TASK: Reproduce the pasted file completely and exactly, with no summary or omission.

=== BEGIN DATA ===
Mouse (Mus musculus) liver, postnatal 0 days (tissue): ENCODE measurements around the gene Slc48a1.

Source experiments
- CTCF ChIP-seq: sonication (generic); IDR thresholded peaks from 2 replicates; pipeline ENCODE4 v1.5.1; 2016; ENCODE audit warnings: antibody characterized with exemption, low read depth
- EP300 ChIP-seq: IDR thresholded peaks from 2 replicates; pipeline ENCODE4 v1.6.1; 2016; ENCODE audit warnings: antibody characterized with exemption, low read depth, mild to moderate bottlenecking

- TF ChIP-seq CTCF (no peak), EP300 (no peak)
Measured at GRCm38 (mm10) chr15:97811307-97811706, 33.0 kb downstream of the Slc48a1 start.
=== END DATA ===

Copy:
Mouse (Mus musculus) liver, postnatal 0 days (tissue): ENCODE measurements around the gene Slc48a1.

Source experiments
- CTCF ChIP-seq: sonication (generic); IDR thresholded peaks from 2 replicates; pipeline ENCODE4 v1.5.1; 2016; ENCODE audit warnings: antibody characterized with exemption, low read depth
- EP300 ChIP-seq: IDR thresholded peaks from 2 replicates; pipeline ENCODE4 v1.6.1; 2016; ENCODE audit warnings: antibody characterized with exemption, low read depth, mild to moderate bottlenecking

- TF ChIP-seq CTCF (no peak), EP300 (no peak)
Measured at GRCm38 (mm10) chr15:97811307-97811706, 33.0 kb downstream of the Slc48a1 start.